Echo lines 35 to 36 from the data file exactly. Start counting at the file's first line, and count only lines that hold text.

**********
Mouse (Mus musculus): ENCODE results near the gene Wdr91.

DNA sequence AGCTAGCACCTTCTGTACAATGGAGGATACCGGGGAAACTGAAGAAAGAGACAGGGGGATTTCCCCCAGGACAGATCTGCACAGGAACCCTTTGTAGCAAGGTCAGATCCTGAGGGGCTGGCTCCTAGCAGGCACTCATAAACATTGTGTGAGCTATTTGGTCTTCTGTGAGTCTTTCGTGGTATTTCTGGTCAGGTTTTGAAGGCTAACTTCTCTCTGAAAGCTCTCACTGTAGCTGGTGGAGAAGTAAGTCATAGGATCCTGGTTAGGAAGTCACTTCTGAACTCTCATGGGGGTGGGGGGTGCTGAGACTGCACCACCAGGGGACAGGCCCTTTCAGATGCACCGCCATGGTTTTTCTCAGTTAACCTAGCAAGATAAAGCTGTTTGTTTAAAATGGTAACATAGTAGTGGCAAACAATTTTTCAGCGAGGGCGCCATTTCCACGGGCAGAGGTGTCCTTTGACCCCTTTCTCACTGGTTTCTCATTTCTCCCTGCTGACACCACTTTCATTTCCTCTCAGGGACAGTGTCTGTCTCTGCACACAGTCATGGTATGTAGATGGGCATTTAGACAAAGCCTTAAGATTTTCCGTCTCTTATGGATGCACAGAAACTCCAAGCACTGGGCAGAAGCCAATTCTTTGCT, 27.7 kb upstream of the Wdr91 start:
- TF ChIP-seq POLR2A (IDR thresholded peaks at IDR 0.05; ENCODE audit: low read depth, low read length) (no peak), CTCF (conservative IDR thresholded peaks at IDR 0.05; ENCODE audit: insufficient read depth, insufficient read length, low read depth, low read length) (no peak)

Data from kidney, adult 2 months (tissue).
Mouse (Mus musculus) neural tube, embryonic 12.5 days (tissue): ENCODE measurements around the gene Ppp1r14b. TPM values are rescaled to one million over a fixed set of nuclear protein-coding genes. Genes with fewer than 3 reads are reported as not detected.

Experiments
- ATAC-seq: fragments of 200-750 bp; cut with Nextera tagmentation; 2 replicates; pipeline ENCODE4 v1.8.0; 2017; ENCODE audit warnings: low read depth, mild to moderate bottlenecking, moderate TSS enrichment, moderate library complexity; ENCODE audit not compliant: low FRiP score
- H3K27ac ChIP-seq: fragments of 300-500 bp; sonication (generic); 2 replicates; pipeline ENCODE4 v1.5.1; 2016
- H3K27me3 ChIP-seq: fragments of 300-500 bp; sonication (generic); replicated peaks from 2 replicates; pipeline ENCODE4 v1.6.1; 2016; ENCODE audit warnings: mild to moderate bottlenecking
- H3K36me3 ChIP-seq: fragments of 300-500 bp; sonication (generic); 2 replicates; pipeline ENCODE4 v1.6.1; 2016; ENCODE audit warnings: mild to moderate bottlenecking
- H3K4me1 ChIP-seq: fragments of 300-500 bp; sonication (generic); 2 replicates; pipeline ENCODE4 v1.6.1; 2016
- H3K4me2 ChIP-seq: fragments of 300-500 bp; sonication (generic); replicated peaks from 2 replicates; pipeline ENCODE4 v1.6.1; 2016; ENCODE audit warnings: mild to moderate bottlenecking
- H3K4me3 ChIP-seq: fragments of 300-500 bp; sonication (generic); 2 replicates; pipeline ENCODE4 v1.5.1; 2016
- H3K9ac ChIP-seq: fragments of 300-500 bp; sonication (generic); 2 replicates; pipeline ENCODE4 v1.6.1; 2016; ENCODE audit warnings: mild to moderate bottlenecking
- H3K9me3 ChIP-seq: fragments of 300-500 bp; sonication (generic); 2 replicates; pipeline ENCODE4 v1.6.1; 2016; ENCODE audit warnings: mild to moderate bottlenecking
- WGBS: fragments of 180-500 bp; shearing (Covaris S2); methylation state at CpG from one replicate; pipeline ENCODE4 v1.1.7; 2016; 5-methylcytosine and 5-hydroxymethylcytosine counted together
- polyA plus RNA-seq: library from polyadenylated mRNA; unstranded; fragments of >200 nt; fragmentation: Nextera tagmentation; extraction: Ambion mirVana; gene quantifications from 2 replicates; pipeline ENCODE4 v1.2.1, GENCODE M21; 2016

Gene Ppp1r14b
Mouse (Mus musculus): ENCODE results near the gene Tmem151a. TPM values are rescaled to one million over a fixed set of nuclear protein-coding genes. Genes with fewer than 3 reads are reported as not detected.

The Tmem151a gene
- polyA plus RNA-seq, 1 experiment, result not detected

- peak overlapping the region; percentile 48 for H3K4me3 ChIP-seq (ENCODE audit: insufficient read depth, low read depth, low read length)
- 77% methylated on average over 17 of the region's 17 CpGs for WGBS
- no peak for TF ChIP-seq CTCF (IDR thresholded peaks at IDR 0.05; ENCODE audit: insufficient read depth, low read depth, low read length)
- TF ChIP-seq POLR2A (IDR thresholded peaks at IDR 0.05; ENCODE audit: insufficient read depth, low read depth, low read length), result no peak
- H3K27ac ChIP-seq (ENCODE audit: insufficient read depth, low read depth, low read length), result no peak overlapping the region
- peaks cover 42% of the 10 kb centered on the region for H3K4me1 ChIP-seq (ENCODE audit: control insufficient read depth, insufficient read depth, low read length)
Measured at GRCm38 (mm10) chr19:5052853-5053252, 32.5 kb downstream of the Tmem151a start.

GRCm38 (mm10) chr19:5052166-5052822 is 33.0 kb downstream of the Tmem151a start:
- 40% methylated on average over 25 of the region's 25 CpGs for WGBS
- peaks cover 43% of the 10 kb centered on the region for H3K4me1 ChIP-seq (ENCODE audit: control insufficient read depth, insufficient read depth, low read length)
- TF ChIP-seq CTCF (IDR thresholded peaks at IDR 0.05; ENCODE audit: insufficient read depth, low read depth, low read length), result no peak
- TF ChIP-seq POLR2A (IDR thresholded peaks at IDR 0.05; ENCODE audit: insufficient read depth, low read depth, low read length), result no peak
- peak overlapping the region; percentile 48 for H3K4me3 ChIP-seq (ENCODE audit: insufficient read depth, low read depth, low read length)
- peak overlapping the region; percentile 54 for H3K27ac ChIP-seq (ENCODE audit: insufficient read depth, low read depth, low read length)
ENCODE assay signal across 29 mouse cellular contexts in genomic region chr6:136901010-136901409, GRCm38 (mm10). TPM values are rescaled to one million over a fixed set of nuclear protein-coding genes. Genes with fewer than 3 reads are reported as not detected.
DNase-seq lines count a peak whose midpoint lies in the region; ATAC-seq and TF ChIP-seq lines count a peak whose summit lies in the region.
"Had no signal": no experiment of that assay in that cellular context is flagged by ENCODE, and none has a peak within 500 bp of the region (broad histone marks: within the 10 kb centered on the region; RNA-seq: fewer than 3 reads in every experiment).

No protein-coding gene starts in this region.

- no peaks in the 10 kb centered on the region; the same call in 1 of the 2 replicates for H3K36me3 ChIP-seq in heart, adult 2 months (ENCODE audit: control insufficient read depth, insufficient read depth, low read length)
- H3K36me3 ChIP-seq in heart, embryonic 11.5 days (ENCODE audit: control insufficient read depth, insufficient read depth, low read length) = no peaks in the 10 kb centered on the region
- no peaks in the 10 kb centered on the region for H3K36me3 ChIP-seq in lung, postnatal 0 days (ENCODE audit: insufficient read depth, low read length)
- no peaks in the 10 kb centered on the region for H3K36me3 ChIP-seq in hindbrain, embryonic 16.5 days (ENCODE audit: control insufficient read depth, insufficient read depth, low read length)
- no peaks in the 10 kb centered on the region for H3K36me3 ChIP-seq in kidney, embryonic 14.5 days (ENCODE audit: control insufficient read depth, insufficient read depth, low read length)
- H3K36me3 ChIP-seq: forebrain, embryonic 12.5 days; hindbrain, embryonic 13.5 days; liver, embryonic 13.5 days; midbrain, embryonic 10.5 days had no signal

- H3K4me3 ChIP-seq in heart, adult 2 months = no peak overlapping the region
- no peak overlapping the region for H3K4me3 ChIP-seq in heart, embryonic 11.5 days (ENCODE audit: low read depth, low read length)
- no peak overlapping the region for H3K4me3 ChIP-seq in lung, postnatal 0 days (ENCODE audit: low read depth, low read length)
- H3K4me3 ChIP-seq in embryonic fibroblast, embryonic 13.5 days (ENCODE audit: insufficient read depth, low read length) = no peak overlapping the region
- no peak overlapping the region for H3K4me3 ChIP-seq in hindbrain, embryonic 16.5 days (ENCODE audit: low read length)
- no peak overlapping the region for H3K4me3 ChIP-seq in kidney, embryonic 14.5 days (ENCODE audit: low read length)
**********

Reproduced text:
- peak overlapping the region; percentile 54 for H3K27ac ChIP-seq (ENCODE audit: insufficient read depth, low read depth, low read length)
ENCODE assay signal across 29 mouse cellular contexts in genomic region chr6:136901010-136901409, GRCm38 (mm10). TPM values are rescaled to one million over a fixed set of nuclear protein-coding genes. Genes with fewer than 3 reads are reported as not detected.